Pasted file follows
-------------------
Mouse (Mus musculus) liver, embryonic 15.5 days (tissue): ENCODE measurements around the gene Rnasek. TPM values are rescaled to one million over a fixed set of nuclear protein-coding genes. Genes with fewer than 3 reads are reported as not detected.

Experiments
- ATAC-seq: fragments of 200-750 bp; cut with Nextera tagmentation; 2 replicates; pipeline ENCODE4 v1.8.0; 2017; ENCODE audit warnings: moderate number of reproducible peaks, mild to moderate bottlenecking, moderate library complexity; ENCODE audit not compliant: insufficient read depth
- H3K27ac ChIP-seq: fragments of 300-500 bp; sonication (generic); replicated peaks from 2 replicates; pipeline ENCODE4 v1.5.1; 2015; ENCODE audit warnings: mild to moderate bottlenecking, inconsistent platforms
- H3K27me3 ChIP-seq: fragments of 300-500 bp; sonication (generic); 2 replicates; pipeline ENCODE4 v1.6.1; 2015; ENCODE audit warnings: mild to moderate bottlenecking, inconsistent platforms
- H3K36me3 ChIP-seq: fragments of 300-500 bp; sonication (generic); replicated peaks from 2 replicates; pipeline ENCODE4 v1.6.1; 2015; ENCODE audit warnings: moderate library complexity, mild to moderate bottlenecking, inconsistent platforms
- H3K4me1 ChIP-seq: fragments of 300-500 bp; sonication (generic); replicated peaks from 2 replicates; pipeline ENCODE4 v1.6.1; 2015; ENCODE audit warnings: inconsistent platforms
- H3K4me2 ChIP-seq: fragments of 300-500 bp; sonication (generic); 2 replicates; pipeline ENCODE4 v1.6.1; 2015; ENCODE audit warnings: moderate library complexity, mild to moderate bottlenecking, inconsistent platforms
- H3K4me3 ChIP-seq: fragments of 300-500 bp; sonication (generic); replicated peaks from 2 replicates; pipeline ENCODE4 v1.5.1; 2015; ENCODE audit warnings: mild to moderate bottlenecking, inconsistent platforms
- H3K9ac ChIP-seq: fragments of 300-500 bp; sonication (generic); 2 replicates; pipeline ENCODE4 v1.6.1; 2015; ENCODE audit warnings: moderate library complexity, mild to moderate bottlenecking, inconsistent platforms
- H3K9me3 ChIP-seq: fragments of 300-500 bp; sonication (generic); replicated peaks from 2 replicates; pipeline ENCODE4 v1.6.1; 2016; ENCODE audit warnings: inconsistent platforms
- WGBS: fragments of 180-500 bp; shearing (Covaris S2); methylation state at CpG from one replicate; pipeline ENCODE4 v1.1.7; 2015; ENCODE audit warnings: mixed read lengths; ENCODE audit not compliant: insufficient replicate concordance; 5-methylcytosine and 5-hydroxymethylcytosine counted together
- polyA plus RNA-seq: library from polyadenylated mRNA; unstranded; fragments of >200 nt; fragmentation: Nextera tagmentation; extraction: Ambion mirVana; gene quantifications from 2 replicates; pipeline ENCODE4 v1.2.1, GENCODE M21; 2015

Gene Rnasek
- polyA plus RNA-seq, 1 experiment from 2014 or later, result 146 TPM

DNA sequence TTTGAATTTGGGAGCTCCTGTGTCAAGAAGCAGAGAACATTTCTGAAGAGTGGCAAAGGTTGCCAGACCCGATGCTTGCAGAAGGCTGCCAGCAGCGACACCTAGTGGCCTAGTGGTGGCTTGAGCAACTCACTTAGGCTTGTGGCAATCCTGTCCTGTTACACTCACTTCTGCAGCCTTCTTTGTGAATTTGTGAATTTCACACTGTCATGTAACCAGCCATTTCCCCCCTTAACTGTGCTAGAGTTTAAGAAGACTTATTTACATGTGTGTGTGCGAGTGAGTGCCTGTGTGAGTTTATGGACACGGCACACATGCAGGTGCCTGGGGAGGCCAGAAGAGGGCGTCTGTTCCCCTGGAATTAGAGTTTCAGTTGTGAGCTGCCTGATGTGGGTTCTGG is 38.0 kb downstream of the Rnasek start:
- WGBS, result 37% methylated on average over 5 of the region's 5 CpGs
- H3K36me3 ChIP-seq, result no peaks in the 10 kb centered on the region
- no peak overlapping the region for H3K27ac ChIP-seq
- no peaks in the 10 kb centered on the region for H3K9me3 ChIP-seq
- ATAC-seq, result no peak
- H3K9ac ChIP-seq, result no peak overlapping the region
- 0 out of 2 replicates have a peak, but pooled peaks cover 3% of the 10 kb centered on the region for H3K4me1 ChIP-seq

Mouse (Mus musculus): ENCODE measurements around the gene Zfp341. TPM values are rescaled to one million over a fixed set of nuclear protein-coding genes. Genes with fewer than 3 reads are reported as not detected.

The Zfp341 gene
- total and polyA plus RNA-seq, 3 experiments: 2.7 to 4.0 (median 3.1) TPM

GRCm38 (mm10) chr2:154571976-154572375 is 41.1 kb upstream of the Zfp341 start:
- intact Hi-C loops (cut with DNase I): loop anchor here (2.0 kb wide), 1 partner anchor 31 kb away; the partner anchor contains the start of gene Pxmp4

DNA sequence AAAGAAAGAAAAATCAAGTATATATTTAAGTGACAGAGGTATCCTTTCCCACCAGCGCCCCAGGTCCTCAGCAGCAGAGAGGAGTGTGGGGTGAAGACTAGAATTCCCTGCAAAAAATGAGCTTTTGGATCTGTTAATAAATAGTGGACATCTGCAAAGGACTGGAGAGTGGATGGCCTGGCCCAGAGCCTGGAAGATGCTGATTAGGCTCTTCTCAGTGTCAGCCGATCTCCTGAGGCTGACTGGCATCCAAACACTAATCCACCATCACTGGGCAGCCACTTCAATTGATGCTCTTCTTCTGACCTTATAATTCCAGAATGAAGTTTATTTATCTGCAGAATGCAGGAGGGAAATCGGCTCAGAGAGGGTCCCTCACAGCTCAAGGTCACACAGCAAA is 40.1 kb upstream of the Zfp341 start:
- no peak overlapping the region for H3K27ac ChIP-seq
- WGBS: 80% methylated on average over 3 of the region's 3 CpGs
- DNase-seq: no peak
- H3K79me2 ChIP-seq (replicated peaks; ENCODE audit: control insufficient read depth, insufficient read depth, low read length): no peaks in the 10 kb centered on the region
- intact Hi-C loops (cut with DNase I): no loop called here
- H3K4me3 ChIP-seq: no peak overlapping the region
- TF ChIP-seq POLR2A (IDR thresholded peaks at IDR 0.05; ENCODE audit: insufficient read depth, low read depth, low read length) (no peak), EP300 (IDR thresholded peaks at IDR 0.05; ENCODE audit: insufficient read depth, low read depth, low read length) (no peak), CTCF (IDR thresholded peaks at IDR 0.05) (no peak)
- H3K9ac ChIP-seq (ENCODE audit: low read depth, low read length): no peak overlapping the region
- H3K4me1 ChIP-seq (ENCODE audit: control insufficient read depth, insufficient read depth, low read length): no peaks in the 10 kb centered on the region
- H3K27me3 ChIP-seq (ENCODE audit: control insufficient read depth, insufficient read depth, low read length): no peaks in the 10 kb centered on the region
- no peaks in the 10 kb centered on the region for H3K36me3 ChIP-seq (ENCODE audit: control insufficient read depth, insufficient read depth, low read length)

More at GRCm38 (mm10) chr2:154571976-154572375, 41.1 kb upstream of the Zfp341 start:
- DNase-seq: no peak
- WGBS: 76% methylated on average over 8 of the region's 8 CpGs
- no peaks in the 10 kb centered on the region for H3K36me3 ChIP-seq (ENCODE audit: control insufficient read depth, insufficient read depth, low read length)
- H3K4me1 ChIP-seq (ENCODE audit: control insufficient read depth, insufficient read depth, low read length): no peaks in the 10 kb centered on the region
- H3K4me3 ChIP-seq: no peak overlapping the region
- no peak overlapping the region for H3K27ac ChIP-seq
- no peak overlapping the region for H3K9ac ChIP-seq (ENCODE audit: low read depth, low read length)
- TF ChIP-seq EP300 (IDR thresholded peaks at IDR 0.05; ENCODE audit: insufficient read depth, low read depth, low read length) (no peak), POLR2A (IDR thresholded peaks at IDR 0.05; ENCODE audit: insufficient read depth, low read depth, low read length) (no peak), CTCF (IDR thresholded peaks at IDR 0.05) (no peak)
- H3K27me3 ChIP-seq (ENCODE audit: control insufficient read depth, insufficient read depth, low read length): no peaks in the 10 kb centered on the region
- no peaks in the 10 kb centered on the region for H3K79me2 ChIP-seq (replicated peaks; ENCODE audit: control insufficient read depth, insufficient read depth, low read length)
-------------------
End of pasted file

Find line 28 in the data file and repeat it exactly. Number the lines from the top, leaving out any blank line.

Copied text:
- intact Hi-C loops (cut with DNase I): loop anchor here (2.0 kb wide), 1 partner anchor 31 kb away; the partner anchor contains the start of gene Pxmp4